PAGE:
Rev. Mr. Joseph Hubbard is a transitional deacon in the Archdiocese of Boston where he serves part-time in a suburban parish as he completes his studies at St. John’s Seminary in Brighton, MA. He will be ordained to the priesthood in May of 2020.
At the very start of my sophomore year, I accepted an internship with the Catholic Apostolate Center. When I was first offered the position, I had no idea how it would benefit me, what the long-term goal would be, and how it would affect my own academic studies. My first project involved the creation of videos that correlated to feast days in the Church. After 7 months, this project resulted in the creation of about 200 videos, which reached an average audience of about 2,000 people. Reflecting on this effort, it dawned on me that these videos aided me in learning more about the history of the Church, deepened my faith journey, and acted as a catalyst for my own maturation as a Catholic.
The creation of the feast day videos introduced me to a whole assortment of saints and martyrs of whom I had never heard. As I continued creating each of these videos, I learned more about the history and struggles of the Church throughout its existence. Although I previously knew some facts about the early Church, my knowledge now incorporates more about the saints that have lived and died for their faith throughout the Church’s history. Seeing the conflicts between Saint Stanislaus and King Boleslaw, the relationship of Saint Boniface to tree worshiping people in his time, or learning about the martyrdom of Blessed Stanley Rother in Guatemala have all made me aware of the great sacrifices and battles the saints have waged and has deepened my own faith as a result.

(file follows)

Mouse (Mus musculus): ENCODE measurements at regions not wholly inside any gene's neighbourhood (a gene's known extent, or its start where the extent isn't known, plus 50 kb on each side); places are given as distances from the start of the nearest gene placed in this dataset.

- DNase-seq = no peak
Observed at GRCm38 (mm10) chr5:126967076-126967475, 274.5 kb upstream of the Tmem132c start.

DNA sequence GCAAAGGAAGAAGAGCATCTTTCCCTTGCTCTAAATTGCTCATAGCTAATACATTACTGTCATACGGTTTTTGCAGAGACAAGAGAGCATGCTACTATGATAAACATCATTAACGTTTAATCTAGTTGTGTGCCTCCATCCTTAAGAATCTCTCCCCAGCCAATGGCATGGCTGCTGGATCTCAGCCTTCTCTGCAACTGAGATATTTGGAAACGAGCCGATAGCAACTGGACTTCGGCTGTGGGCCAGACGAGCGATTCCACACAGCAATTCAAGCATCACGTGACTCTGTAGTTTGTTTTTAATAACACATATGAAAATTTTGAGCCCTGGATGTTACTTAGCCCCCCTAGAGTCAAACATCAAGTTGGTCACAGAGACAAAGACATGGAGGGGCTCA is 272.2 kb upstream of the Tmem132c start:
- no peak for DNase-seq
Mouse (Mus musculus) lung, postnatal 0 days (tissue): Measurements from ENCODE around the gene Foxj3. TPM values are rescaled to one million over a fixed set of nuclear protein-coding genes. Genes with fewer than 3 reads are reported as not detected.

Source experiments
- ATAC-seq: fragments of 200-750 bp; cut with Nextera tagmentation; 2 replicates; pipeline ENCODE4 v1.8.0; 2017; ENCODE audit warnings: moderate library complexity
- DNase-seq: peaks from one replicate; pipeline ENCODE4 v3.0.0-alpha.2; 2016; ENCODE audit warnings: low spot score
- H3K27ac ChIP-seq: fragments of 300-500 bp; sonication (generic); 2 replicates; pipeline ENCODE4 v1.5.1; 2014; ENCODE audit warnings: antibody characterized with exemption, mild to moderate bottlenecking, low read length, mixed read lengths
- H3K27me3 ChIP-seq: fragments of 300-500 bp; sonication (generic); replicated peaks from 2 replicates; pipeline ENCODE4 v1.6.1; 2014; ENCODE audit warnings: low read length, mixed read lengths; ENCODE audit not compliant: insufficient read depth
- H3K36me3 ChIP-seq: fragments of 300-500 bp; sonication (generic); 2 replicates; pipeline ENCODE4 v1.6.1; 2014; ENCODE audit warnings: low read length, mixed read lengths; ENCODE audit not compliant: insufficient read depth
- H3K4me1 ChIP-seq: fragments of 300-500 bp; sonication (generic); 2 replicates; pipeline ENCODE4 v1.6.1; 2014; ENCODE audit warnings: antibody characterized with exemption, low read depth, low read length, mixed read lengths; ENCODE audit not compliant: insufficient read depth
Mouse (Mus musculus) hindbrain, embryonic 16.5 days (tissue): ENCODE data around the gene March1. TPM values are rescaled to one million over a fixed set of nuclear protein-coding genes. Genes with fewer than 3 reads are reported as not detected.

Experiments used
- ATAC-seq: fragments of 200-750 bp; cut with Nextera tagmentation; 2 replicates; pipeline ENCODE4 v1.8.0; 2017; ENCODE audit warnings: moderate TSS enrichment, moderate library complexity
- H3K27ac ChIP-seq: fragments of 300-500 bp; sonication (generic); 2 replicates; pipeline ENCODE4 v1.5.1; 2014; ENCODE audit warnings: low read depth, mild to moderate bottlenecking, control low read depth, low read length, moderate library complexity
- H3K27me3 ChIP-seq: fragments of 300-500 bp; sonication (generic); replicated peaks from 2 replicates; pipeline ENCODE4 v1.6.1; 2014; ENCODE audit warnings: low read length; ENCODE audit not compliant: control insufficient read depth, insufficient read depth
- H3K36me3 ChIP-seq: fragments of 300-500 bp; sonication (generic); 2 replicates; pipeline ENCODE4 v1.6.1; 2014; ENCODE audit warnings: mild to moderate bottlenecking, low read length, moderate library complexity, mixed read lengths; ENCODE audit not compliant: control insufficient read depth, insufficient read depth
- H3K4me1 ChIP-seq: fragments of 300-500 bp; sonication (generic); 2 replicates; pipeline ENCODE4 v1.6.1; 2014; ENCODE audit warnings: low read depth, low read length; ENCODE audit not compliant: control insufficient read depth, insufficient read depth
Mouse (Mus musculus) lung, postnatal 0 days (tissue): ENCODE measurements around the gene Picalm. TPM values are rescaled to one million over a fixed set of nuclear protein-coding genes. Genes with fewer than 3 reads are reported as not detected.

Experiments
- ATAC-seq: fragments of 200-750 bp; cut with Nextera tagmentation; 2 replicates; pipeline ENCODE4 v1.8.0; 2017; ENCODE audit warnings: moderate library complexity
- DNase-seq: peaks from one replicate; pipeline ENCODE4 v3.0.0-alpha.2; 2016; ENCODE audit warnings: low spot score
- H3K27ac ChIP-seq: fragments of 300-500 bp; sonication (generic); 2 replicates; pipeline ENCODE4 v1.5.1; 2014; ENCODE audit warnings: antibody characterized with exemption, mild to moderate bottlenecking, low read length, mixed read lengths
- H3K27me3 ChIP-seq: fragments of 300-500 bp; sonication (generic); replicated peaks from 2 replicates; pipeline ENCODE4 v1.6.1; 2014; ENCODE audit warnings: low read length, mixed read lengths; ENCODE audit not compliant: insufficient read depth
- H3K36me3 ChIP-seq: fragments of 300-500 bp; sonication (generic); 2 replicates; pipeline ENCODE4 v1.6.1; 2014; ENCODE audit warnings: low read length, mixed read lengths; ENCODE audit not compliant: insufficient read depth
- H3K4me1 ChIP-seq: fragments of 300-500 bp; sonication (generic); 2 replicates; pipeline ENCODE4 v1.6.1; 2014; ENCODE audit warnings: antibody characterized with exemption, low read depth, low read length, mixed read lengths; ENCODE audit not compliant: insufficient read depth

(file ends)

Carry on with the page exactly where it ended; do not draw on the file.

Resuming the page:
I was also able to observe a common theme in the saint videos, regardless of which saint the video was focused on. As I worked on these videos, I saw time and again saints offering sacrifices for the poor or the marginalized. Learning more about people like Saint Vincent Pallotti (the Center’s patron), who died because he gave away his cloak to a cold man while saying confessions, or about Blessed Miguel Agustin Pro, a Jesuit priest who was shot during a period in Mexico when the government was antagonistic towards the Catholic Church, made a profound impression on me. I not only wanted to learn more about these great saints and witnesses, but also wanted to align my life with theirs. As a result of my work on each of these saint’s videos, I started to take my faith more seriously, prayed for the saint’s intercession daily, and decided to model them in my own life. As a result, I have experienced greater growth as a Catholic.
Even though my faith journey is still in its adolescent stage, making the saint videos has led me to begin a period of spiritual maturation. While producing the saint videos was one small component in enacting this growth, learning more about the history of the Church and the lives of the saints helped propel my yearning to become a more serious Catholic. These saints inspire me to holiness by emulating their lives. I am grateful for my internship with the Catholic Apostolate Center and am just beginning to realize the impact this role has had on my life and faith.
Joseph Arbie is an intern for the Catholic Apostolate Center where he assists in the updating and creation of new resources on the Center's website and collaborates on various Center projects. Joseph is a student at the Catholic University of America studying political science. He is also a Senator for the Student Government at CUA and serves as the Chancellor for the Knights of Columbus.